Recently, one of the national newspapers was in gloriously mischievous mood when it illustrated its story on the launch of Kangaroo with a picture of Rowan Atkinson in Blackadder mode. Naturally, yes, Blackadder is a classic BBC programme, and, yes, of course, the BBC is a participant in Kangaroo, alongside ITV and Channel 4.
But you couldn't help but feel that the expression on Edmund Blackadder's face - those arched eyebrows, that look of impish scepticism - was somehow familiar. It's the look of a man who's just heard one of Baldrick's cunning plans.
You don't have to look very hard to find reasons why the big newspaper publishers might want to subvert (however subtly) a project like Kangaroo. After all, their digital media strategies are increasingly manoeuvring them into head-on competition with broadcasters in the online marketplace.
But you can't help feeling that, in this case, scepticism might be justified on broader grounds than mere narrow self-interest.
Kangaroo, a video-on-demand platform that will aggregate content from the BBC, ITV and Channel 4, is, to use that time-honoured euphemism, a brave initiative.
It is essentially a defensive move, designed to protect their status in the distribution business. The plan is to outwit actual or possible competitors - for instance, YouTube or iTunes or the relaunched Anytime platform from Sky - whose offerings could become the means to access TV programming content from broadcasters across the spectrum and from around the globe.
Thus, we have been invited to think of Kangaroo doing for broadband on-demand television content "what Freeview has been doing for digital television", just as a careering species of antipodean marsupial has been evoked to help us to visualise the great leap forward that is involved.
There are plenty of critics of the whole Kangaroo project, not least internally at the BBC. There's disquiet that the BBC is spending yet more money (and, ultimately, it's public money, too) in attempting to develop an industry-wide commercial infrastructure platform when it has already spent millions developing its proprietary iPlayer. (To date, the total spent on digitising BBC output is estimated at a good deal more than £100 million.)
Meanwhile, some managers, not just at the BBC, but also at ITV and Channel 4, worry that digital rights management issues remain unresolved. And their worst fears are that developments by rival media owners may conspire to make Kangaroo irrelevant within months.
As for the precise identity of our Baldrick, credit for the role must, in this instance, be shared. We give you, in no particular order, John Smith, the chief executive of the BBC's commercial television company, BBC Worldwide; Michael Grade, the executive chairman of ITV; and Andy Duncan, the chief executive of Channel 4.
1. When Kangaroo launches next year (it's unlikely Kangaroo will be its chosen brand name), it will offer more than 10,000 hours of archive programming from the BBC, ITV and Channel 4 on a video-on-demand basis over the web. The intention is to run this as a commercial enterprise, but the participants have yet to agree on details. Options include subscriptions, pay-per-view and advertising. Programming can be made available on the site once its "public service window" has expired. In the case of one-off programmes, this is after seven days. Kangaroo's launch chief executive will be Lesley MacKenzie, a former director of channels and operations at BSkyB.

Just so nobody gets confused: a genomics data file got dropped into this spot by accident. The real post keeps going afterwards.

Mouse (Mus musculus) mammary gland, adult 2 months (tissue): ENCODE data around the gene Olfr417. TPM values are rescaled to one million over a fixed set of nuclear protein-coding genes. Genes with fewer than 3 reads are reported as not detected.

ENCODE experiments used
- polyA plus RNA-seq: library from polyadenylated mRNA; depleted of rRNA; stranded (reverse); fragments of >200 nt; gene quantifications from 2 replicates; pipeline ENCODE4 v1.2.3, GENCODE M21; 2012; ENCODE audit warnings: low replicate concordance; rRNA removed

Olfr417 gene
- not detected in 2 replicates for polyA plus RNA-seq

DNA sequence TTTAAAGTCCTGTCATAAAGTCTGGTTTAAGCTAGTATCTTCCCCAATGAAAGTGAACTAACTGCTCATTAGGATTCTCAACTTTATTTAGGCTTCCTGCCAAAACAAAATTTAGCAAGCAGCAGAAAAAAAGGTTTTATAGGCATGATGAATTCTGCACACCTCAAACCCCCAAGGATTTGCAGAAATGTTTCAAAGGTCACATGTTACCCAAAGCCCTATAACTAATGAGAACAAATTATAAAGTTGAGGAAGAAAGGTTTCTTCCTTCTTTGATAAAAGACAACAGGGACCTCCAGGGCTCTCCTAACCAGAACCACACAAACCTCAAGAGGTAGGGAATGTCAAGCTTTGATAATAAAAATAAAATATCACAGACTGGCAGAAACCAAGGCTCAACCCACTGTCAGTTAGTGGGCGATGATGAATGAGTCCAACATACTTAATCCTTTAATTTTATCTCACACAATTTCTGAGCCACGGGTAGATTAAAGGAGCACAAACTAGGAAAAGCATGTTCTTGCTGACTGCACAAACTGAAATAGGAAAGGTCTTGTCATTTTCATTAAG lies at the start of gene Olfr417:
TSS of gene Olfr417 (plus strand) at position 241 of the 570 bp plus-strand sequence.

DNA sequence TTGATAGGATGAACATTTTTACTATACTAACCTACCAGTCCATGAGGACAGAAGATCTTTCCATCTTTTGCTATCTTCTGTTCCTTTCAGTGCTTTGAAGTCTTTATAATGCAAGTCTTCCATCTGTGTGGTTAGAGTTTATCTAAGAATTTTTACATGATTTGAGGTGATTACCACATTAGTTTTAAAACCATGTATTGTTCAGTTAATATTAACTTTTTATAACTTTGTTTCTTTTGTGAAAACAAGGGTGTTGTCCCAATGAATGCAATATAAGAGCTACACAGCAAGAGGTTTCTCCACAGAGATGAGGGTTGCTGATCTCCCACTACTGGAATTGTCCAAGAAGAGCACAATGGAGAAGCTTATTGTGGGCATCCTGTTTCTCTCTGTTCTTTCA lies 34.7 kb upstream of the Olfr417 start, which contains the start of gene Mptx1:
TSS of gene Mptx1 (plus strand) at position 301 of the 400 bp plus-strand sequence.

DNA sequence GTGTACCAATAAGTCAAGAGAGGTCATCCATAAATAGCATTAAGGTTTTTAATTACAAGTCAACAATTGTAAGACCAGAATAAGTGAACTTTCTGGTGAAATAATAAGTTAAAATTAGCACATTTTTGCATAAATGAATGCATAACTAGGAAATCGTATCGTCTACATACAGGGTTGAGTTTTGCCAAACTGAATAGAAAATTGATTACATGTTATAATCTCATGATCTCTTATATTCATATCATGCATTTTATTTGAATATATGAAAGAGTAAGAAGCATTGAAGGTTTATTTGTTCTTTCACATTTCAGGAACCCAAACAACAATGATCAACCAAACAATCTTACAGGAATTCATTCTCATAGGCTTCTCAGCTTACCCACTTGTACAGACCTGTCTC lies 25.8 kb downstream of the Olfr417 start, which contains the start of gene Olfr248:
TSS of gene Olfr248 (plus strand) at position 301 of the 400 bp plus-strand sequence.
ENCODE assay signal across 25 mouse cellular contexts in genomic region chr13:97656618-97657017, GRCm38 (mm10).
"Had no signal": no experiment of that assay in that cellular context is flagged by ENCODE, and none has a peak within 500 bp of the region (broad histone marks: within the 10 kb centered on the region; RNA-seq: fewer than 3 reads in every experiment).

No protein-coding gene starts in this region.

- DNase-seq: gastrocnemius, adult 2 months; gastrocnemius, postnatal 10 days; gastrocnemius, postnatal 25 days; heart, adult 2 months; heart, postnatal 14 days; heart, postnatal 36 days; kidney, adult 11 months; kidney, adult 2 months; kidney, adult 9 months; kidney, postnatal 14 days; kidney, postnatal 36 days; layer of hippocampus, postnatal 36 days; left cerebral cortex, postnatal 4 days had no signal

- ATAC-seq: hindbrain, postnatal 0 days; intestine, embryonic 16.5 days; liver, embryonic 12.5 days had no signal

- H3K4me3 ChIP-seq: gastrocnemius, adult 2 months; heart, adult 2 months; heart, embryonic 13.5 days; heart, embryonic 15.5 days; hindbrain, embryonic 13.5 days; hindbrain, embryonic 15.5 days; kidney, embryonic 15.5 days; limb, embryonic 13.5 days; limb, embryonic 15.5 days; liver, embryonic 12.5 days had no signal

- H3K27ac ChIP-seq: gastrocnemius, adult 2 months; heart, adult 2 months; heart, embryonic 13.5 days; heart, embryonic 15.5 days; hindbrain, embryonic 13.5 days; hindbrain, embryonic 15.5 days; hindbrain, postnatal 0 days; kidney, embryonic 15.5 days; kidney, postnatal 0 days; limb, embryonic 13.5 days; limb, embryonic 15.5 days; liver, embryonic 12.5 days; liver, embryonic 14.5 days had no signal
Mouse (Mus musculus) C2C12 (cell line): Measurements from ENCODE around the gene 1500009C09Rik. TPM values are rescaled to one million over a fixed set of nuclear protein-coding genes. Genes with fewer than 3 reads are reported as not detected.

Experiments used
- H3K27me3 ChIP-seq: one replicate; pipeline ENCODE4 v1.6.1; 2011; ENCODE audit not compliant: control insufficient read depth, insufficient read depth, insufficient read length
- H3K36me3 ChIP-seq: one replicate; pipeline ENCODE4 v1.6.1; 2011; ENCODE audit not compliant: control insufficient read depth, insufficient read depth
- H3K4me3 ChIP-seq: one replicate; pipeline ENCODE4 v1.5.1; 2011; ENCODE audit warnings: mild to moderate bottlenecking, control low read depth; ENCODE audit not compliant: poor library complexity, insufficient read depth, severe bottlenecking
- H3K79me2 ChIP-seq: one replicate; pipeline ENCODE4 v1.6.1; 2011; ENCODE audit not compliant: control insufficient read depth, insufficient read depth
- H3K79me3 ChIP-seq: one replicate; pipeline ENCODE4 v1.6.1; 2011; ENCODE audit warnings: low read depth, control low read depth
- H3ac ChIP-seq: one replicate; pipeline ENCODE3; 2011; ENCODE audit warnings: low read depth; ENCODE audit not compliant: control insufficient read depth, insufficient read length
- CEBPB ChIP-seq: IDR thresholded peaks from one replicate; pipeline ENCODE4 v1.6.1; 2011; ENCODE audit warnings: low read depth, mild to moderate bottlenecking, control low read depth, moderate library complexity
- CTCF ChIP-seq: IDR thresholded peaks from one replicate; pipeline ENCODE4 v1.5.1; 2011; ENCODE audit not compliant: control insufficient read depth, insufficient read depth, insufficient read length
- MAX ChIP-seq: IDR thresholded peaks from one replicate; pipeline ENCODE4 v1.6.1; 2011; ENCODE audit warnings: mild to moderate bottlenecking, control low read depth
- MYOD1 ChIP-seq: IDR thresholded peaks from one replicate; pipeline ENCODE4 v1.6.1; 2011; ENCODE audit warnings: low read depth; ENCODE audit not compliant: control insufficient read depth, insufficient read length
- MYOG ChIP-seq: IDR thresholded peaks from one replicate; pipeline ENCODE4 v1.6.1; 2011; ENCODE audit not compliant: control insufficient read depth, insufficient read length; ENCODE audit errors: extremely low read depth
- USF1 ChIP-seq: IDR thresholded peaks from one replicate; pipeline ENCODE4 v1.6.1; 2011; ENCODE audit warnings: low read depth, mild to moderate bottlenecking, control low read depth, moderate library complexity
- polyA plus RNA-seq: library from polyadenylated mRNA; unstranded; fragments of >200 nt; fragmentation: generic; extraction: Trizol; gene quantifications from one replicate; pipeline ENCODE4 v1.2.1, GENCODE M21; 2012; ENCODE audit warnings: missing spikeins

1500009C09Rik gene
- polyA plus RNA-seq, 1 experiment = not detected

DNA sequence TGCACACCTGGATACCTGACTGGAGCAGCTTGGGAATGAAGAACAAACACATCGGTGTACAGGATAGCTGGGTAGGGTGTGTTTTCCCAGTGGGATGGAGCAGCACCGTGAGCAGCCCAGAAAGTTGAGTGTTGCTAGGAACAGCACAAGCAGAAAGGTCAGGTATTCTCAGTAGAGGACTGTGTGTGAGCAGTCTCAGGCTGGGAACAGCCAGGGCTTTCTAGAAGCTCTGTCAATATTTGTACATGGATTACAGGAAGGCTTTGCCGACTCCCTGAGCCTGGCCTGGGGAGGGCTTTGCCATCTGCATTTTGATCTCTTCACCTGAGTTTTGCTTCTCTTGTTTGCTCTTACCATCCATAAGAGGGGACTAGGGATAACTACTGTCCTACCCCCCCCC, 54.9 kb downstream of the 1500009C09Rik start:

2. Initially, Kangaroo will not affect the status of the existing media player services offered by the three participants. But it will effectively act as a portal to those offerings, and further integration will be inevitable. Kangaroo will also invite third-party broadcasters to channel their content via the site.
3. As such, that ambition will bring it into competition with Sky Anytime. Anytime, which was relaunched recently, not only has a head start, but also has access to a greater range of delivery techniques. It can offer computer downloads and can push content through satellite or the web on to Sky+ PVRs. The relaunch will see the range of content extended to include programming from the National Geographic Channel, The History Channel and The Biography Channel. The service will also be available "remotely", enabling users to access content via multiple PCs. Content includes Sky Sports clips and more than 500 films, as well as general entertainment.
WHAT IT MEANS FOR ...
THE BIG THREE UK BROADCASTERS
- The launch of a content aggregator service automatically (and irreversibly) undermines the individual brand positionings of the channels involved. And this sort of initiative is a stark reminder of the huge question now hanging over the heads of all broadcasters: Just what exactly are TV stations for these days?
- Viewers will always have an appetite for good content - and there will always be writers, directors and production companies prepared to fulfil that demand. As for the people who occupy the middle ground, it's increasingly irrelevant whether they call themselves Kangaroo or ITV.- For the BBC, there's the added threat of embarrassing political consequences. Just what is the BBC doing investing in a commercial distribution platform? If it underperforms, heads will roll.
- Advertisers will relish the prospect of advertising in BBC programmes, seven days after their first transmission. The BBC denies that this is an immediate prospect, but digital technologies are continuing to erode the BBC's status as a non-ad-funded public service broadcaster.
- Pedro Avery, the managing director at BLM Media, believes that when programming first runs on Kangaroo, it will be available on a subscription basis with advertisers getting access much later. But this, he points out, still amounts to a decent prospect. "Advertisers need to chase programme brands, whether ER is on E4 or Kangaroo doesn't matter. This is a bonus for buyers," he says.